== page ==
The economics of planting hemp can be complicated, and farmers are encouraged to carefully evaluate the crop’s market potential before deciding to allocate acres to it in lieu of corn or soybeans.
Ray Massey, a professor of agricultural economics at the University of Missouri, outlined the potential returns farmers could generate from growing hemp during the MU Crop Management Conference Wednesday in Columbia.
He said farmers can expect profits of $27 per acre growing hemp for fiber, $232 per acre growing hemp for grain and about $7,500 per acre growing the crop for cannabidiol, or CBD. But those estimates are based on assumptions about price and the amount of hemp that farmers can harvest from their fields.
“(Hemp) has tried to compete before, and it was not able to in some areas — in the market of clothing for example,” Massey said. “It has got some other uses that might make it more competitive now than it was in the early 1900s, but it used to be a viable crop in the 1800s.”
Renewed interest in growing hemp comes as a result of the 2018 Farm Bill. The legislation changed how hemp is handled federally, and it allowed states to develop their own laws regulating the crop. In Missouri, farmers will be able to grow hemp in 2020 after a hiatus of several decades.
Hemp and marijuana are both cannabis plants, but hemp plants contain less than 0.3% of tetrahydrocannabinol, or THC, the psychoactive ingredient found in larger concentrations in marijuana.
There are different varieties of hemp plants, and farmers will select specific types depending on the crop’s intended use. Some varieties may be better for using as a grain, while others may be more suitable to harvest for fiber or to extract cannabidiol. Farmers will alter the growth conditions and harvesting processes to meet the specifications of the processor.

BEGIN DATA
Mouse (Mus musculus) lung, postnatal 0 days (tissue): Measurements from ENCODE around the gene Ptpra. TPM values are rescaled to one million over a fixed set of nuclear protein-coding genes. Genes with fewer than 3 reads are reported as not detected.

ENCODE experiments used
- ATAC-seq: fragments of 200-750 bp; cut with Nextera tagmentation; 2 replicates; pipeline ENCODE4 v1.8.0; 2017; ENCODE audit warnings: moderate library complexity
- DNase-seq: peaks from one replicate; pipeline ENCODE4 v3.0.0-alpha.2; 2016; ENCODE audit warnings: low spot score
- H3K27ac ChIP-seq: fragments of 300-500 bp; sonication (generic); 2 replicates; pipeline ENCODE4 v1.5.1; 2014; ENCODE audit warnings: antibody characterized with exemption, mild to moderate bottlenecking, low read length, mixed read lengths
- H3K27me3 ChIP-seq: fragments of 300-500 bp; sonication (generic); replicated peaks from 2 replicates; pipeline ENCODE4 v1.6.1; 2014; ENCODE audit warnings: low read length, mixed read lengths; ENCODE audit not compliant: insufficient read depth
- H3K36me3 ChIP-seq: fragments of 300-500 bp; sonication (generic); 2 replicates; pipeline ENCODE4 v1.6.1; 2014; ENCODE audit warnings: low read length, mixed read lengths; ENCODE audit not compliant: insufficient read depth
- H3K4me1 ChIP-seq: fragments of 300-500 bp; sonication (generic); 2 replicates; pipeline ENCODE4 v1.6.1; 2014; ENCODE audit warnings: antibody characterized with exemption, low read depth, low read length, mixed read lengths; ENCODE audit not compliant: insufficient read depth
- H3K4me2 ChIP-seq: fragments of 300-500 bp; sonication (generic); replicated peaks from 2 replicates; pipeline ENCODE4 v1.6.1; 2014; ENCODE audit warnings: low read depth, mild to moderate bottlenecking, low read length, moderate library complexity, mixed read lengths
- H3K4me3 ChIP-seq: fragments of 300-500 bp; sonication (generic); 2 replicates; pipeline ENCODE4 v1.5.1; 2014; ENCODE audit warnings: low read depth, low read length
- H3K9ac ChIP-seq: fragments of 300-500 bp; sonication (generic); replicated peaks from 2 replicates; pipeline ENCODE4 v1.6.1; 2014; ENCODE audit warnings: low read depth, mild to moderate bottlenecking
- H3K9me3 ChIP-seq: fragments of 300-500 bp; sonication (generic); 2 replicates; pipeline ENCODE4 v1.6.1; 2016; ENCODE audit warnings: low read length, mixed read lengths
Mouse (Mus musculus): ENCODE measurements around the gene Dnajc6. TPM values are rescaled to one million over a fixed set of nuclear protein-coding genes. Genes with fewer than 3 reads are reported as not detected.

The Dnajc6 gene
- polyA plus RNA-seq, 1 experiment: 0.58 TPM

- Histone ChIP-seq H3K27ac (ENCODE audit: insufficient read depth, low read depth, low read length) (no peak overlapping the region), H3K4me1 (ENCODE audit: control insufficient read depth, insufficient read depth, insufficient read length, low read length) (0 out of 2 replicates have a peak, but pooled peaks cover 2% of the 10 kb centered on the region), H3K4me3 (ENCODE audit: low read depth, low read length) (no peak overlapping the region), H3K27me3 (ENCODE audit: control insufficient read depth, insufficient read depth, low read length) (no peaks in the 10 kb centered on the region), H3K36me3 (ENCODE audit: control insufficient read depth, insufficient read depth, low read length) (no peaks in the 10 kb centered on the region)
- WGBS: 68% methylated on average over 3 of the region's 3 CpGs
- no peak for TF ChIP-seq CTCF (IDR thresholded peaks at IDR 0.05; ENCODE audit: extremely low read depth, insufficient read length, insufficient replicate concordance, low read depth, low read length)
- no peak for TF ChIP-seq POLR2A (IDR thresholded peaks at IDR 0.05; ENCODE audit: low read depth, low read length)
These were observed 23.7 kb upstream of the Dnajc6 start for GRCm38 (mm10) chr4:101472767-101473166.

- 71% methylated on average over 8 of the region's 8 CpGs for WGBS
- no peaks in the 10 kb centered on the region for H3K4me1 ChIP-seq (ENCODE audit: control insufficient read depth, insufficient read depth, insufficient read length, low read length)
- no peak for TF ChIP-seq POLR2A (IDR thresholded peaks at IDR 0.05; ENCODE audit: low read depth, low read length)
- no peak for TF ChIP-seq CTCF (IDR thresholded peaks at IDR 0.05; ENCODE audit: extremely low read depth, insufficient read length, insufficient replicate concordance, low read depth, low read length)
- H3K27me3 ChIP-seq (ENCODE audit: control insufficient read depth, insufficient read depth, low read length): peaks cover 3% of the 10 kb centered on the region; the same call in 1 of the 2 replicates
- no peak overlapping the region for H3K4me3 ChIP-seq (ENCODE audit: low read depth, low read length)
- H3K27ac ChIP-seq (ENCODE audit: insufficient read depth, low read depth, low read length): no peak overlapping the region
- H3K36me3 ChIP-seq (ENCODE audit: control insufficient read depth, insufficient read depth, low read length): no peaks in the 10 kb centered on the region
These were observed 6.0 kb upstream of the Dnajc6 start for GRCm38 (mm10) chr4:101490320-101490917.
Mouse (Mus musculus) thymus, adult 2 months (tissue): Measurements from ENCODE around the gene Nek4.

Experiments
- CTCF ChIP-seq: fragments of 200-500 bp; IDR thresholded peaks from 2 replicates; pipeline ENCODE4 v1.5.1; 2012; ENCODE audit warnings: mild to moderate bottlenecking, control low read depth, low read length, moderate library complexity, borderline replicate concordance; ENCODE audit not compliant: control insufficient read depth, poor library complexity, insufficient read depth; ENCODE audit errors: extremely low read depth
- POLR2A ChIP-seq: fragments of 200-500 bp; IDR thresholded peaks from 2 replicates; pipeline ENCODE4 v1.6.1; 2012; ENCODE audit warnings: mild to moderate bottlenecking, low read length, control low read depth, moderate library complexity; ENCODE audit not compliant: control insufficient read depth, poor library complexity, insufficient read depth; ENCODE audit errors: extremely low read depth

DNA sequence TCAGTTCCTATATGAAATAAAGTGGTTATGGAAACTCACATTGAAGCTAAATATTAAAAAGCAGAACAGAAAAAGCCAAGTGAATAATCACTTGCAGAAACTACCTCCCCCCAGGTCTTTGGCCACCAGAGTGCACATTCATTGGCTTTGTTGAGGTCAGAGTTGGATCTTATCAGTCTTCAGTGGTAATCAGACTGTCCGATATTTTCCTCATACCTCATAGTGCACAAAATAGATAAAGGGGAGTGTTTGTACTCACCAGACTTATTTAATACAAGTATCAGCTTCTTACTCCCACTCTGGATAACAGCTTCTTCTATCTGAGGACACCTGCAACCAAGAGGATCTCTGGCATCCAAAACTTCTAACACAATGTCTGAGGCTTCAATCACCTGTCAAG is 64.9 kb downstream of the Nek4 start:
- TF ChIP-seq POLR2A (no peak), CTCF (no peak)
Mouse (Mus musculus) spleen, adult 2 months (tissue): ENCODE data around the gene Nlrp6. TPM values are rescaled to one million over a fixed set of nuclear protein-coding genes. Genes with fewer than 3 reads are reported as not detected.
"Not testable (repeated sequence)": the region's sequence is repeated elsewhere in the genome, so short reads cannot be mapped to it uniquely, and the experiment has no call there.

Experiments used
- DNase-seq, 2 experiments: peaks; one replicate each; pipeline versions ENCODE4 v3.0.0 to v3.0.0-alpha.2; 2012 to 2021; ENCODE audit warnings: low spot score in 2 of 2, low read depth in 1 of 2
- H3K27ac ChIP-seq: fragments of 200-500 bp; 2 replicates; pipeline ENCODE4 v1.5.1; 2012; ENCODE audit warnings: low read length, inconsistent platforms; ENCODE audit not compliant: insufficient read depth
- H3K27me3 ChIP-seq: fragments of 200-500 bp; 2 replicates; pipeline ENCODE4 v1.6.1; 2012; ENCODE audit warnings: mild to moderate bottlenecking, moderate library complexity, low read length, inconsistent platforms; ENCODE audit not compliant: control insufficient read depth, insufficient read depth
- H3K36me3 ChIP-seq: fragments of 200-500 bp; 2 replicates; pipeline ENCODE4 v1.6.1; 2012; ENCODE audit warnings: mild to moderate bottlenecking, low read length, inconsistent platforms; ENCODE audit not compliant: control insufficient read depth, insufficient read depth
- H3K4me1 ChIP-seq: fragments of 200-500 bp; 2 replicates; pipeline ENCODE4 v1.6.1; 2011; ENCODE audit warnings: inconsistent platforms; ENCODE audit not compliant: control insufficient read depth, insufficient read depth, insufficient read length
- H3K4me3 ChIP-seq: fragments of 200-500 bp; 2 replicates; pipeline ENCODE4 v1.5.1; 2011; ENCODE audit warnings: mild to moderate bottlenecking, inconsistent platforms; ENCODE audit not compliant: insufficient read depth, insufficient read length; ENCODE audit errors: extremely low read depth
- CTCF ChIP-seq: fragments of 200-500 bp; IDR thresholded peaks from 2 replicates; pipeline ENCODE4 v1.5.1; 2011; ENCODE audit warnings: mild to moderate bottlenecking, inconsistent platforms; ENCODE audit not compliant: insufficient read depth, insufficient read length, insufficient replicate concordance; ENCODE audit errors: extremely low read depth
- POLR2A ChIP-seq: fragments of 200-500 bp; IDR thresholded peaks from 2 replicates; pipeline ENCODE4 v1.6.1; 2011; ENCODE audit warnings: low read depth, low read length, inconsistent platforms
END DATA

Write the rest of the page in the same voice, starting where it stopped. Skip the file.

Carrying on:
There are several uses for hemp. The fiber can be made into clothing, shoes and other accessories. The grain is consumed for health benefits. Cannabidiol has been marketed as a treatment for conditions including anxiety, insomnia and chronic pain, although more research is needed to prove those benefits.
For farmers, there are risks when trying to sell hemp because markets for it are not as well established as those for traditional cash crops such as corn and soybeans, Massey said. That creates a level of uncertainty about hemp’s profitability and whether farmers can earn a living from selling it.
Based on Massey’s estimates, some types of hemp may not be a viable alternative to planting traditional crops. He estimates growing hemp for fiber is less profitable than cultivating corn.
“Are you excited?” Massey asked rhetorically. “My budget for corn says that you can make more money than this. This is not a tremendous opportunity right now, but people are excited about it.”
Massey said the revenue generated from hemp for fiber is roughly equal to revenue from corn, but that hemp is more expensive to grow — making it less profitable. The seed costs, for example, are higher for hemp by an estimated $25.
Then there is the potential financial uncertainty for growing a crop that is so expensive.
Hemp can be more profitable than corn, or even soybeans, when grown for grain. It can be more profitable still when grown for cannabidiol — provided the market is stable and predictable.
But with low margins, even the slightest decrease in market price can make farming hemp untenable. For example, if the price for hemp as a grain decreases by even 20 cents, farmers stand to lose almost $8 per acre instead of making a profit, according to Massey’s models.
Hemp grown for cannabidiol is most sensitive to price. Massey’s models predicted farmers would generate a profit, but that assumed a market price of $2.
“A year ago, the price was $4 …” Massey said. “What is the price right now? According to the market, it is $1.25.”
Given that risk, Massey recommends a cautious approach as Missouri farmers look to claim a piece of a newly legal market.
“It can be an alternative crop, but if you are growing 1,000 acres of corn, I wouldn’t encourage you to grow 1,000 acres of hemp,” Massey said. “I might say, ‘grow 10 acres of hemp and see how it goes.’”